We don’t know if you noticed, but Richard is hungry. You probably did, since Wright tells us almost a hundred times, but it’s cool if you didn’t. So, since Wright is a smart kind of guy, you can probably guess that the "hunger" he’s talking about is not exactly literal. And it’s not—entirely. But the first kind of hunger that Richard feels is totally, deathly literal.
Richard does not have enough to eat. He’s not even in elementary school, and he’s actually starving.
When his dad leaves the house, Richard’s family becomes poor. We’re talking seriously poor. Before he even knows that his dad is gone, Richard starts to hallucinate about how hungry he is. "Hunger had always been more or less at my elbow when I played," he says, "but now I began to wake up at night to find hunger standing at my bedside, staring at me gauntly" (1.1.156).
That is super creepy. Think about that next time that you complain on Facebook about how you’re starving. Sometimes, Richard is so weak from hunger that he can barely move. It’s so bad that neighbors start offering him food on the street.
But Richard, even as a teeny little boy, is proud. He doesn’t want the food from strangers. He doesn’t want other people to know that he is hungry. Sure, sometimes we want to shake him and tell him just to take the stupid sandwich already. At the same time needing to put food in his belly is what makes him work so hard. And that’s admirable. In fact, it’s the American way.
Put on your fancy pants, Shmoopers, because it’s about to get literary up in here. As Richard matures, he starts experiencing a different kind of hunger: the metaphorical kind. Hunger represents a desire for or lack of something important. You want something, you’re going to suffer an unpleasant death without it, and you just can’t get it—what is that, but hunger?
So, what does Richard hunger after? What makes his metaphorical mouth water metaphorically? Let’s see: he hungers for "that which is not and can never be," "to be and live," for "insight into my own life and the lives about me," for "a grasp of the framework of contemporary living," and for "a new way to live" (1.4.205, 1.5.1, 2.15.194, 2.16.3, 2.20.102) (got all those citations?).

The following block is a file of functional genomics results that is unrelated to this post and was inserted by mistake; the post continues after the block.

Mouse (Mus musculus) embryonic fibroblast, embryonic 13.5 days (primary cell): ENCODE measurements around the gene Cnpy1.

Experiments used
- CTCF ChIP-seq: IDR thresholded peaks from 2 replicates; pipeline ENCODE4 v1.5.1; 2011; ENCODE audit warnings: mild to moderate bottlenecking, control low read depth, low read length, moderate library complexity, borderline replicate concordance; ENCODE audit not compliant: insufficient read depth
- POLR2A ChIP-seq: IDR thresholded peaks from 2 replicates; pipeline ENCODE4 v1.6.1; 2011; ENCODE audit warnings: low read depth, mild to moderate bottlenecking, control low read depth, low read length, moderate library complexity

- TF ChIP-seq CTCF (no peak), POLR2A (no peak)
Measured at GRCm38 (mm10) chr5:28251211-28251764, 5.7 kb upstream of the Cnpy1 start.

All of these fancy phrases are just different ways of saying the same thing. He wants to live, and we wants to better understand how to live. Basically, he wants to figure out the answer to life, the universe, and everything.
Here’s something kind of noteworthy: Richard stops being hungry exactly two times as a child. The first is when he’s talking to the mean orphanage lady, Mrs. Simon: "when I sat facing her at the table, my hunger vanished" (1.1.290). The second time happens when Uncle Clark and Aunt Jody are questioning him, when he grows "so self-conscious that [his] hunger left [him]" (1.3.158).
But this isn’t the good kind of not being hungry. Right after saying that his hunger vanished in front of Mrs. Simon, he goes on to say that "the woman killed something" in him (1.1.290). And we already know what happens at Uncle Clark’s house. These scenes suggest that maybe there’s something good about being hungry after all—something that makes him want to keep trying.
In the end, it doesn’t seem so bad to be hungry—at least, not metaphorically hungry. Being physically hungry still stinks. Metaphorical hunger gets Richard out of the South and it keeps him searching for what he really wants in life.
Being hungry when you haven’t found what you want is a good thing. It’s the people filling up on junk food you have to watch out for. They’ll try to tell you that you should just fill up on junk food, too.
Nah, says Richard (and us). No Doritos for us. We’re waiting on some filet mignon.